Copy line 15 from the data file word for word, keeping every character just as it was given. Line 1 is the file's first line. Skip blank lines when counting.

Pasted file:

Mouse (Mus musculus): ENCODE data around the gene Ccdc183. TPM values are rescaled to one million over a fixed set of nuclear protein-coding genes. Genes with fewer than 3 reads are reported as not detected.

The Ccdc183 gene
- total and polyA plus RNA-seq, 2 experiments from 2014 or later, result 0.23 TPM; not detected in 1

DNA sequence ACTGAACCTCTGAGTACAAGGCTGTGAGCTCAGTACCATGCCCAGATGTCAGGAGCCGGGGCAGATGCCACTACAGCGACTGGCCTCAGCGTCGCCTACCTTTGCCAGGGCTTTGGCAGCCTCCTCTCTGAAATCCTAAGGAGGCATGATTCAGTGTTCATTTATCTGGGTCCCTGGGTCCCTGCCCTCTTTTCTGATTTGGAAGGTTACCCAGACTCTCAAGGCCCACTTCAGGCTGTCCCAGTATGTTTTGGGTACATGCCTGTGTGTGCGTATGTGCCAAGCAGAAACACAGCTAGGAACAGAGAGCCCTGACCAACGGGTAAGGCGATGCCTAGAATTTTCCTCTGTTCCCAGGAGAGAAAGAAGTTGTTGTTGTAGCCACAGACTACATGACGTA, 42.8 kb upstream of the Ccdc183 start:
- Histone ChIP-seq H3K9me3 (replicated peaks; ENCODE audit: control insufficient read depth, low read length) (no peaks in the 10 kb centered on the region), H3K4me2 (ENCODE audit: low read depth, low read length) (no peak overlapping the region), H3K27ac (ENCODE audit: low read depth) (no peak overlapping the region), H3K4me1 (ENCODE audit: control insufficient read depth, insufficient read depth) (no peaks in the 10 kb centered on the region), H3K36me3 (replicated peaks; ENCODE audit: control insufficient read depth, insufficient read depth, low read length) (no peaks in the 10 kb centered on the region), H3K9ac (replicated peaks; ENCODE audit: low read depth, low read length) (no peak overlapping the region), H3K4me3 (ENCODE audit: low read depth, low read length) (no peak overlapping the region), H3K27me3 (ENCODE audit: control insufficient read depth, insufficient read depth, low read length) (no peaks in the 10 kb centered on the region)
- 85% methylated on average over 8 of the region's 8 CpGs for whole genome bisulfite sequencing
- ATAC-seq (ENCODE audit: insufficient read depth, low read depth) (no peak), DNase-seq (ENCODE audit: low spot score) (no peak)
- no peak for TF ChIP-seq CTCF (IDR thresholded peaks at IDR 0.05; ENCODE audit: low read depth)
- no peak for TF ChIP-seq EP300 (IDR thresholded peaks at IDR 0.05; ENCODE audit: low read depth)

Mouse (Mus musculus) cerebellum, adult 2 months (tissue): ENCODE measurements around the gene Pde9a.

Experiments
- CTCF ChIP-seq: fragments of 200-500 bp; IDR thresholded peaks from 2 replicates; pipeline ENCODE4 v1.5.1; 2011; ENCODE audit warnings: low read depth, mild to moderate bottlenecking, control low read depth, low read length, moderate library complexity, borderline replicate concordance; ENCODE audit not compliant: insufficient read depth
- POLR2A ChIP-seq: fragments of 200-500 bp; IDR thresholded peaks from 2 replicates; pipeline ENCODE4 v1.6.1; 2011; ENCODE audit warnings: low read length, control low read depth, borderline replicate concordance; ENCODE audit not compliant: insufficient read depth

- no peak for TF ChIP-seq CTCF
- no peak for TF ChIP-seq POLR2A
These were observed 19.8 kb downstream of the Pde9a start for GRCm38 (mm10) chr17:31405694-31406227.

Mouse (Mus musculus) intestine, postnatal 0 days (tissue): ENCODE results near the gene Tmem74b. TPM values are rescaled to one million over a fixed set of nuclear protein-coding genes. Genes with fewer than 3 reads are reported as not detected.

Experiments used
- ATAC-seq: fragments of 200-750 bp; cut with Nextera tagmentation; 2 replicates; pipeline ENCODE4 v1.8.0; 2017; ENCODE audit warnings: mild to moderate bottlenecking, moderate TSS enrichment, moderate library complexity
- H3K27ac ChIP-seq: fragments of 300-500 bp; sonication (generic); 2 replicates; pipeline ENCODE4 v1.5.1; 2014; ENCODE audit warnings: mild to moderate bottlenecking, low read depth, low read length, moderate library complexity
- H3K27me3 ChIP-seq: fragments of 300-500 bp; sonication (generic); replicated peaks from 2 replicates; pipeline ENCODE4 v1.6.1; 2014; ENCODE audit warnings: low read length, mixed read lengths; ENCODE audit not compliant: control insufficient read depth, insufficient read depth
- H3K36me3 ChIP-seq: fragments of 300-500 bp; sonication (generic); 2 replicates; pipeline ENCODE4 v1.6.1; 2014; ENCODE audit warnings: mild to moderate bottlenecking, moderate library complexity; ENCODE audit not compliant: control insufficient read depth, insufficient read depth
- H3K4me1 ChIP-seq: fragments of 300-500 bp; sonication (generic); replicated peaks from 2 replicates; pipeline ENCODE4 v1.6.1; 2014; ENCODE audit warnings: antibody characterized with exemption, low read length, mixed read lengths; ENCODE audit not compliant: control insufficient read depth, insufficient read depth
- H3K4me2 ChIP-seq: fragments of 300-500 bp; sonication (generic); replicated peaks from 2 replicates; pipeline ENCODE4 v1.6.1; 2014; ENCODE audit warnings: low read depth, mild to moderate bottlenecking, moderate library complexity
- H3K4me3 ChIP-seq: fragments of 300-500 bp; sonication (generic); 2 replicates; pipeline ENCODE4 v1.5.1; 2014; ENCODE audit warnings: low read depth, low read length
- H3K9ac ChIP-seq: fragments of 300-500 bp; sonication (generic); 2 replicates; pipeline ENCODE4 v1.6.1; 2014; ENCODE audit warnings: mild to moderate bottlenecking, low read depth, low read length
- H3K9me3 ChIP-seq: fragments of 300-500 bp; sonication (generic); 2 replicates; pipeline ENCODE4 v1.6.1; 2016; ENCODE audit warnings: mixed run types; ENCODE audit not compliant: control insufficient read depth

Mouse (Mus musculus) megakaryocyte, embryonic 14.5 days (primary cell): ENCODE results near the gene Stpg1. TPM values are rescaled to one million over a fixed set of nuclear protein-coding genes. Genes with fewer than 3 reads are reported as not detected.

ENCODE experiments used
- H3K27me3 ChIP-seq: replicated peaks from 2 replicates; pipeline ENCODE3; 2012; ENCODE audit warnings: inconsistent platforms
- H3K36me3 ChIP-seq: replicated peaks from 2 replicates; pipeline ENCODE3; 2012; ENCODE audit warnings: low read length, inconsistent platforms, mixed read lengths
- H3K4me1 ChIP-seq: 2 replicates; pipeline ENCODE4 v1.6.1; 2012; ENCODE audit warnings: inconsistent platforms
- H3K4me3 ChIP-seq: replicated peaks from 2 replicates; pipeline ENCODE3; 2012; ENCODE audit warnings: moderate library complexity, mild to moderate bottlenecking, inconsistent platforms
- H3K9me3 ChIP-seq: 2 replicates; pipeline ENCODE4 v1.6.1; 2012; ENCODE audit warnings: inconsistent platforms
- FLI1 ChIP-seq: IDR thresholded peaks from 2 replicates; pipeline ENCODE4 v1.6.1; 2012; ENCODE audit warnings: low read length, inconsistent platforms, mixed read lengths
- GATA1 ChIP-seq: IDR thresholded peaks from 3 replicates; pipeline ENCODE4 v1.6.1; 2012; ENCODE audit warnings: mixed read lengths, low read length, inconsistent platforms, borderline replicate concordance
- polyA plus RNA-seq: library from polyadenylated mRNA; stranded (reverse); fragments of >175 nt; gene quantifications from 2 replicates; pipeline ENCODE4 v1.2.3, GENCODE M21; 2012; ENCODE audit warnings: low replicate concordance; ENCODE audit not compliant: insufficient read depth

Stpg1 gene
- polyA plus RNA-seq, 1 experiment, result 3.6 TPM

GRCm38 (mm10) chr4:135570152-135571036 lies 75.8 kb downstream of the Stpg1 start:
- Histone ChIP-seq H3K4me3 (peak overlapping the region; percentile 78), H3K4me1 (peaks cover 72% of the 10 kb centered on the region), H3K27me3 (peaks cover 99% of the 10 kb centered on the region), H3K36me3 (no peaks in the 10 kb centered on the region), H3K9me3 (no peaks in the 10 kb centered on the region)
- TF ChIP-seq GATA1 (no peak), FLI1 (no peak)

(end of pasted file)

- no peak for TF ChIP-seq POLR2A